Can You Choose a Contractor on Cost? Does Hard Bid Work?
Hard bid pricing is a standard in the building industry that after several years in decline appears to be making a come back. In a hard bid situation, multiple contractors take the same set of plans and specifications and at the end of the bid period provide a cost for the project. The bid can be as simple as a bottom line number, or it can include alternates, adds, deducts and potentially be broken down.
Generally speaking contractors do not like hard bid and prefer negotiating pricing on projects. In recent years I've known several general contractors who didn't bid to win any of their work. However with the economic downturn, the market has become very competitive and more owners are turning to the hard bid delivery. The owner perception is that they receive the lowest price with this method.
Hard bid can work well or it can be a disaster, the challenge is in setting up the hard bid the right way. These steps are essential if an owner wants to hard bid work to multiple contractors:
1. Prequalify your general contractors. Nothing will do more to damage your project than openly bidding to anyone who comes along. If you want to really be able to compare the bids, the general contractors need to be comparable. Look at their size, their experience and the health of the company financials. This will also help you to understand differences in how their bids appear with self performed work, bonding and insurance.
2. Prequalify subcontractors on challenging trades. In some cases, none of the trades will be big swing items, but if you have some challenging items that are unique to your project you might force the generals to only take bids from a limited group of subcontractors. An example on a recent project was a subcontractor who could repair a 50 year old concrete finish, the owner had used many in the past and was only happy with the performance of a few, so their names went into the specification.
3. Use a high quality set of construction documents and specifications. From the architect's perspective this is one of the biggest items that you want to do to protect yourself as the owner. In a hard bid, its not enough to say painted drywall as a finish, you actually need to specify the thickness of drywall, the level of finish, the number of paint coats and the sheen, otherwise each team makes their own assumptions. Where you don't have a good set of drawings and specifications is where you're likely to see a low bidder who comes back with many change orders during construction. Its also important to let your architect know that you are planning to do a hard bid so that is factored into the construction documents.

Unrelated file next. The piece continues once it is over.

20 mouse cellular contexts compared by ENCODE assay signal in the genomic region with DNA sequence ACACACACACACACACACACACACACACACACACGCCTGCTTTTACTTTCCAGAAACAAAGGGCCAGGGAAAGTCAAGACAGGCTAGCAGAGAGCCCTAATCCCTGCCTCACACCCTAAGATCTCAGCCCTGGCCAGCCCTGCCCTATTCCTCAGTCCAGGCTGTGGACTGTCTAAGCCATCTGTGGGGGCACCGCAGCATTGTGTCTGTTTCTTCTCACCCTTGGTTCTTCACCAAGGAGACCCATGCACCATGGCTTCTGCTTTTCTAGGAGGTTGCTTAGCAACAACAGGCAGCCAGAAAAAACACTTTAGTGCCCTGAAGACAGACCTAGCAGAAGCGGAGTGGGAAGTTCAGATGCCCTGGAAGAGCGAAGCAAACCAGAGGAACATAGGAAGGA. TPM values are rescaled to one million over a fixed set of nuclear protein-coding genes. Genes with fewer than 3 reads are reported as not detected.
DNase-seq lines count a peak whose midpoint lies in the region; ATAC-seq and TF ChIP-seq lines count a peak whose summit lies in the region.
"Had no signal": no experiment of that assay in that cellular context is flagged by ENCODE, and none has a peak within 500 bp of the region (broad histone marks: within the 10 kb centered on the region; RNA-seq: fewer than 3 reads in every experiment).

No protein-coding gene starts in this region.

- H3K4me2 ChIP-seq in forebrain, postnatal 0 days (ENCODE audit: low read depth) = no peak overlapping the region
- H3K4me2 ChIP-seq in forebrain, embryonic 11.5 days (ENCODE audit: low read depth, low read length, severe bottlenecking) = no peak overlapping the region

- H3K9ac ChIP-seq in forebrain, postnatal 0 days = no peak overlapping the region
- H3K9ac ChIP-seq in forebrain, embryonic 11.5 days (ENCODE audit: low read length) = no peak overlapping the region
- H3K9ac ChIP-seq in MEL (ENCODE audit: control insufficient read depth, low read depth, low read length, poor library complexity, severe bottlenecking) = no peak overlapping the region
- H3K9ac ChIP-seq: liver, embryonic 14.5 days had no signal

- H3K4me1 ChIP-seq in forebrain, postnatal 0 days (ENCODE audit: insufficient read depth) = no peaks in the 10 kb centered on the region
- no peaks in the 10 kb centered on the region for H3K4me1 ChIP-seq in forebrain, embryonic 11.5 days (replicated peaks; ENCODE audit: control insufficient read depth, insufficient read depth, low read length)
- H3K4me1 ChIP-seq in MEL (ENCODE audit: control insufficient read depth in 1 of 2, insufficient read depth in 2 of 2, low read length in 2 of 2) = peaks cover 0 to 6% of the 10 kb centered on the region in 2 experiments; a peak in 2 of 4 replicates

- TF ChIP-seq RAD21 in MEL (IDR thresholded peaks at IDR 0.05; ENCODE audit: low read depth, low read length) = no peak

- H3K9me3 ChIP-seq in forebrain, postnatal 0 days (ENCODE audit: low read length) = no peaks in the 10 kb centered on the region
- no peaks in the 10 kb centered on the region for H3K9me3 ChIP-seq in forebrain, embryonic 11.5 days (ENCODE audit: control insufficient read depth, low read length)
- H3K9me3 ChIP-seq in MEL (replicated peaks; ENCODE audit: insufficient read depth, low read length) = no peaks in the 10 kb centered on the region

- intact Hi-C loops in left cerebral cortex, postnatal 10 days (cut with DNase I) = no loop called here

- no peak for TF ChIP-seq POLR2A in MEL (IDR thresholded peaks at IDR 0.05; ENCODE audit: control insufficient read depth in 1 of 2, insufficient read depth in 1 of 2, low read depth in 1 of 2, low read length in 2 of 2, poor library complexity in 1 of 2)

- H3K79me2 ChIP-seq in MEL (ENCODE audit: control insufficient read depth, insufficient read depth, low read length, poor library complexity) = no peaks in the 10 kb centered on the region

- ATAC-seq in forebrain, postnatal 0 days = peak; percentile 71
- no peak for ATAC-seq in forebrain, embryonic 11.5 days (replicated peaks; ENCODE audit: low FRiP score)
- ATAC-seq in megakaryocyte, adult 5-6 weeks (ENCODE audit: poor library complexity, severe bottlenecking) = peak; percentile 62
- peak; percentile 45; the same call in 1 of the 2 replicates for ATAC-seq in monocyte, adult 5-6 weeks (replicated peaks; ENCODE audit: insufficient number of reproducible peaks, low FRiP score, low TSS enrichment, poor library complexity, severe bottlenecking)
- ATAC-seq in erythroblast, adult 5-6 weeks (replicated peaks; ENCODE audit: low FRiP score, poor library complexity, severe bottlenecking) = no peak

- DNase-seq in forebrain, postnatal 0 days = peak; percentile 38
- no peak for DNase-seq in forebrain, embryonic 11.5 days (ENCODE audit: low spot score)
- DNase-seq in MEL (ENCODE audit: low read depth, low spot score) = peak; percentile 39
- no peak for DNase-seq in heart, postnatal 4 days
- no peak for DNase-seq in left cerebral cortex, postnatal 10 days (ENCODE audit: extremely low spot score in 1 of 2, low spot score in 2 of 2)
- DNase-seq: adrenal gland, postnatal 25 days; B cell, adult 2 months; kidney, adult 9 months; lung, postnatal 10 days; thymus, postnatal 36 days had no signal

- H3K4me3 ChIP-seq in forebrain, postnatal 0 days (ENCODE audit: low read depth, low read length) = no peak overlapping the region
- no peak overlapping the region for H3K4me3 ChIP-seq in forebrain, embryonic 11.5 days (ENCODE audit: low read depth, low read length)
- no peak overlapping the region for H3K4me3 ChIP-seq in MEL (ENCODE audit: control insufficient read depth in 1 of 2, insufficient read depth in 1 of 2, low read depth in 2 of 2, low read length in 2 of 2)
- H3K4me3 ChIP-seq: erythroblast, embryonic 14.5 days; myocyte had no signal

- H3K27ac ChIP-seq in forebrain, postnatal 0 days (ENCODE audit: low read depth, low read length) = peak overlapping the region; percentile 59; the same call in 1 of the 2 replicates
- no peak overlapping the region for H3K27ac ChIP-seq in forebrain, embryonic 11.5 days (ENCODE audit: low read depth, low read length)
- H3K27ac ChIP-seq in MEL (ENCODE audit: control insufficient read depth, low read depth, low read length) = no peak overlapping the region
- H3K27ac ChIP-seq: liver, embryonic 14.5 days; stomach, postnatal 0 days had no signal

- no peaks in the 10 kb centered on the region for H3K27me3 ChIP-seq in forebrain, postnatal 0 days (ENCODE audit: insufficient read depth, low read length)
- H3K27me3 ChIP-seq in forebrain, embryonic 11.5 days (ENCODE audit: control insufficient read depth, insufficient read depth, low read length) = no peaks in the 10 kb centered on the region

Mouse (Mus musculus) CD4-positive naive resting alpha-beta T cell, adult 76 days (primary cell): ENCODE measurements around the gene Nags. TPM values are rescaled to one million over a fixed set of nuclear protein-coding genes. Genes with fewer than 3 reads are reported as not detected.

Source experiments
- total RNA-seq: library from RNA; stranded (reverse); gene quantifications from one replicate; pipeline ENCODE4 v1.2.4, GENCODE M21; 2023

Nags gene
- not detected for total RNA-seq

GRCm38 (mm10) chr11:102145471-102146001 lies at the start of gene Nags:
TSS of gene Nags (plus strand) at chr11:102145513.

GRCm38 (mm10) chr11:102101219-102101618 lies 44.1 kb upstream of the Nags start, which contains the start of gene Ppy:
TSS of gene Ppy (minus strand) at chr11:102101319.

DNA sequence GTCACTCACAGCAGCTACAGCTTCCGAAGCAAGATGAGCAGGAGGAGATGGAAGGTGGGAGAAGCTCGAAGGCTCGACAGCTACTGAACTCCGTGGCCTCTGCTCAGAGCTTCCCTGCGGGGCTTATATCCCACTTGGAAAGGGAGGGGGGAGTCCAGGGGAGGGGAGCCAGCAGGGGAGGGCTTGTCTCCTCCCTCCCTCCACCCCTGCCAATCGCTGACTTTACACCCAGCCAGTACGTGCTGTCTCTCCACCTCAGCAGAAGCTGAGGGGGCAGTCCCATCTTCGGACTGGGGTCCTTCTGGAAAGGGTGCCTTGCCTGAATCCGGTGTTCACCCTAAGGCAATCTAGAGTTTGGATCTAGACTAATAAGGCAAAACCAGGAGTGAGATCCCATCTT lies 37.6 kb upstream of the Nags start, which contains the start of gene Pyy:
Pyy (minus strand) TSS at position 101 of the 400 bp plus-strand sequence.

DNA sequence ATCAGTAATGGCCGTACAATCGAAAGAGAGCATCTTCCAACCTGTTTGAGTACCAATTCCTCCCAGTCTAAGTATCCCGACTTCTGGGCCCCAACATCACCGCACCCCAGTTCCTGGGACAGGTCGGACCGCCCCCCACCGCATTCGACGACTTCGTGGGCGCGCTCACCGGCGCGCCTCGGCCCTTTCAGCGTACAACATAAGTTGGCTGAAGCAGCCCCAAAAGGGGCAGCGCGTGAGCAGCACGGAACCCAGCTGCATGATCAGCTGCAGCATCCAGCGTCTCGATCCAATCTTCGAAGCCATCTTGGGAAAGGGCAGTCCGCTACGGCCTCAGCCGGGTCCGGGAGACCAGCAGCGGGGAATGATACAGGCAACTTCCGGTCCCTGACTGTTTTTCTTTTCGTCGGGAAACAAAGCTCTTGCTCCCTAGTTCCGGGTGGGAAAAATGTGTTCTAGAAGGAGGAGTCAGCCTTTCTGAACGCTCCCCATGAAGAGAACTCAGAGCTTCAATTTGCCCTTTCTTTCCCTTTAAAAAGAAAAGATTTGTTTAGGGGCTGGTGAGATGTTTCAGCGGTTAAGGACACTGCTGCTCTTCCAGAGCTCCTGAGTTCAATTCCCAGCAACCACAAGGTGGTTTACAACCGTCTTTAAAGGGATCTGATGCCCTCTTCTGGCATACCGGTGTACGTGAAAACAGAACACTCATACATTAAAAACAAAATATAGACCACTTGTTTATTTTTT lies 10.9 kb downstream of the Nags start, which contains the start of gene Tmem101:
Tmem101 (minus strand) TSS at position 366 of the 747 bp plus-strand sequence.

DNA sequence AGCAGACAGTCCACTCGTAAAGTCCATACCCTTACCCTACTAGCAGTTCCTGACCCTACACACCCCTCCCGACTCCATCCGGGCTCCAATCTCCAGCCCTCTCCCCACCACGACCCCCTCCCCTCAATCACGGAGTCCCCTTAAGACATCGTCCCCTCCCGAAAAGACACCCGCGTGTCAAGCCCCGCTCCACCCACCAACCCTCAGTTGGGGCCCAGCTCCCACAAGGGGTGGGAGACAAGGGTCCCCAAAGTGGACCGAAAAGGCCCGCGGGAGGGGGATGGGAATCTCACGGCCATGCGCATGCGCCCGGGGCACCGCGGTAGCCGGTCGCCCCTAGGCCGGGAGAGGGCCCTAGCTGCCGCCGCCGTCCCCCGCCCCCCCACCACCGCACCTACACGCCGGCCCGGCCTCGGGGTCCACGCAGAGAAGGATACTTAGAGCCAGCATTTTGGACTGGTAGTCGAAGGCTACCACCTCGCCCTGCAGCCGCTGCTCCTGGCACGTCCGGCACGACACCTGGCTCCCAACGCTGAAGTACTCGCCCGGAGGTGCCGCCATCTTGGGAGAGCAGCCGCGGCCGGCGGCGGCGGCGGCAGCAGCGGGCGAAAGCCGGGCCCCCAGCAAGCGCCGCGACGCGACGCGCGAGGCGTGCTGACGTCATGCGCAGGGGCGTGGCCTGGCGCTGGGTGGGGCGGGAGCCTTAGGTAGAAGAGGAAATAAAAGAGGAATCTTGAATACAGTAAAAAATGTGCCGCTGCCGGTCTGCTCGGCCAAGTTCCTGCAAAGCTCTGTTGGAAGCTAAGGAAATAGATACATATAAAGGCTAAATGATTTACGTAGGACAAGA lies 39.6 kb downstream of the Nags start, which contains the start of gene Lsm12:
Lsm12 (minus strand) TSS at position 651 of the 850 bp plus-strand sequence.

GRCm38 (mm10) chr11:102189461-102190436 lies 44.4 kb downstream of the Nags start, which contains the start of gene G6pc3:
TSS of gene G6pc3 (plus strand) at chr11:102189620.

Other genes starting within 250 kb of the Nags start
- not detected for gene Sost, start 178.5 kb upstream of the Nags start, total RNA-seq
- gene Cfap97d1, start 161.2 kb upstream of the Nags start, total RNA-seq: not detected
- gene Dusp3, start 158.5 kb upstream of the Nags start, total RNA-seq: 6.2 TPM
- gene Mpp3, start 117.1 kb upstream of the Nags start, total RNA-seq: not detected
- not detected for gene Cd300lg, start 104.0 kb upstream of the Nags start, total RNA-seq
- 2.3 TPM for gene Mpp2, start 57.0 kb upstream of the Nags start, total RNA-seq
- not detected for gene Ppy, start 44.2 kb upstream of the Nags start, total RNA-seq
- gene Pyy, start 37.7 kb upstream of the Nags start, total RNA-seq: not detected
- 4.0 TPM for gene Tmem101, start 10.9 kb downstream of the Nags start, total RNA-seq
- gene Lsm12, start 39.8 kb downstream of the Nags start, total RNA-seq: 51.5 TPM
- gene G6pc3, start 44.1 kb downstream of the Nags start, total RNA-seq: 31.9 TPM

4. Generate a bid form that breaks down the bids. A bid form that only asks for a price does not aid you in deciding which contractor to use. Rather your bid form should ask for a price, add alternate pricing, deduct alternate pricing and a percentage for general conditions, overhead and profit. This allows you to understand how to adjust bids if necessary to meet your budget and also allows you to control mark-up on changes during construction. Additionally, I prefer to see a breakdown by division for their pricing. Sometimes you'll find that one contractor is high because they have a very high number in one trade. with that trade swapped out they could become low bid. Another item that I've used is a line for unit prices. In example, if the amount of sidewalk might grow, asking for a per square foot price on sidewalk helps control that change order.
5. Allow adequate time for bidders to ask questions and receive answers. The timeline for bidding is highly variable and generally is between 2 and 6 weeks. It is important to have a job walk after the bidders have received the drawings and then give them time to ask questions, time for the architect to answer the questions and time for them to incorporate the answers. It is also important in a hard bid to stick to the dates, ask for questions in writing and respond to all bidders with written answers.
6. Do not commit to taking the low bid. Rather, take the most beneficial bid. After you've gone through the entire process you may take all of the information and find that the low bid is not necessarily the best bid. In some scenarios owners are obligated to take the low bid, but if you aren't, it is important to let the bidders know that. After the bids are in, you may want to call some of the bidders in and ask additional questions to clarify who is the right choiceRelated Articles:
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